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CAMP HUMPHREYS, South Korea — An Army warrant officer accused of fraternizing with junior enlisted soldiers, and cursing at and assaulting two of them, was sentenced here Wednesday to two years in prison and a reprimand.

Chief Warrant Officer 2 Charles L. Watkins, 37, a soldier for 18 years, was convicted on charges of assault consummated by battery, provoking speech toward a junior enlisted soldier and fraternization. But the jury acquitted him of violating a lawful general order and second counts of provoking speech toward a junior enlisted soldier and assault consummated by battery.

The trial was before Army Col. Patrick J. Parrish, chief judge for the 6th Judicial Circuit in Seoul.

Watkins was a Patriot maintenance technician at Kunsan Air Base, South Korea, with Battery B, 2nd Battalion, 1st Air Defense Artillery Regiment, 35th Air Defense Artillery Brigade.

He’d asked the Army to let him resign in lieu of court-martial but the Army has yet to issue a decision in the matter and his case went to trial. Watkins will remain in confinement at the U.S. military’s lockup at Camp Humphreys until a decision is made.

If the Army does not grant his request, he’d return to duty after completing his prison sentence.

The charges stemmed from a March 4 drinking episode at clubs near Kunsan Air Base.

During the evening, Watkins told a private first class, “You look like you want to fight.” That became the basis for the provoking-speech charge. About 45 minutes later, in a fight at another location, Watkins punched a soldier, injuring his eye. That led to the assault charge.

He also helped junior enlisted soldiers get an off-post hotel room after curfew and spent less than an hour with them there, which led to the fraternization charge.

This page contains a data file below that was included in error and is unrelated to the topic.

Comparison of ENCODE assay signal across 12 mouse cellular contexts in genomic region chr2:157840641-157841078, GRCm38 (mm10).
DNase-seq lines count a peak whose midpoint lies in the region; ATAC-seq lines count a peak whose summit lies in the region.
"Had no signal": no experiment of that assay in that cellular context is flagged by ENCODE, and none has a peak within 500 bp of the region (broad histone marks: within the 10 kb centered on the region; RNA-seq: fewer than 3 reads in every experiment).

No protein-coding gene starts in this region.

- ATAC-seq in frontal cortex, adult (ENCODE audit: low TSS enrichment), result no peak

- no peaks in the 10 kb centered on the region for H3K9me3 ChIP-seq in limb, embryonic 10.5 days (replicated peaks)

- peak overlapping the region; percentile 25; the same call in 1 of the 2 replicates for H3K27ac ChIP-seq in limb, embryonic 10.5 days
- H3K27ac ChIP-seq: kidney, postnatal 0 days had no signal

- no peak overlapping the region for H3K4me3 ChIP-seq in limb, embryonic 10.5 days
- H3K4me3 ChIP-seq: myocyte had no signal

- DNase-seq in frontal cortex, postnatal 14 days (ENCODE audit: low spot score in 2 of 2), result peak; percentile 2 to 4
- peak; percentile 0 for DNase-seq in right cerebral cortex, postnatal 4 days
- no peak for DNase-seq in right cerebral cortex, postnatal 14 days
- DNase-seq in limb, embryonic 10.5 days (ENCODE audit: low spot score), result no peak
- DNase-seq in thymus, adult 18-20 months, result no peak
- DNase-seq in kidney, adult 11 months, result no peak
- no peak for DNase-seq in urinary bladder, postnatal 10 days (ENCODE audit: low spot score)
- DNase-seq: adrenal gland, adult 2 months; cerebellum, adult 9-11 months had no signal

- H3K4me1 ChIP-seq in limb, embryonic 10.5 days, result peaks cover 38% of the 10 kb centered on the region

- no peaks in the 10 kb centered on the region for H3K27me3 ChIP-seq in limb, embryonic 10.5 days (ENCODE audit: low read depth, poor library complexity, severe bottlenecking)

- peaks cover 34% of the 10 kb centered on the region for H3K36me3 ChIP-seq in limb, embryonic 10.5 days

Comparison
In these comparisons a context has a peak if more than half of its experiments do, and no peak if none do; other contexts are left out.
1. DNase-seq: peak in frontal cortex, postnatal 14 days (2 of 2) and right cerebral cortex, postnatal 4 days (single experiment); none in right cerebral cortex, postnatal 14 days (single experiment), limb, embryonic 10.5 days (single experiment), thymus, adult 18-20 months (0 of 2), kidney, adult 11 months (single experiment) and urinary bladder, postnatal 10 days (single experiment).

A jury of an Army lieutenant colonel, major and five captains handed up its sentence Wednesday afternoon.

The trial began Monday; the jury reached a verdict Tuesday.

“I sincerely apologize for my misconduct,” Watkins told the jury Wednesday in an unsworn statement before he was sentenced. “I’ve disappointed many, many people. The unit has suffered, the Warrant Officer Corps has been embarrassed and I have shamed myself.”

Watkins’ statement was marked by repeated silences of 10 or more seconds as he appeared to fight back emotion.

He told of two marriages that ended in divorce, the birth of two daughters, a love for animals and of how he began his Army career as an enlisted soldier, later entering the warrant officer program.

Several witnesses testified that his job performance in the field of Patriot missile maintenance had been exceptionally good.

“Now that the court-martial has unavoidably taken place,” he said, “I respectfully request that you give me a second chance to show my family, my unit, the Warrant Officer Corps and the Army that my misconduct will not be repeated, and that I can continue to provide valuable service.”

Prosecuting Watkins were Capt. Claudine Andola, 35th ADA Brigade command judge advocate, and Capt Yong J. Lee of the Area III Legal Center at Camp Humphreys.

Watkins’ defense attorneys were Capt. James Culp and Capt. Corey Marks, both of the Trial Defense Service in Seoul.


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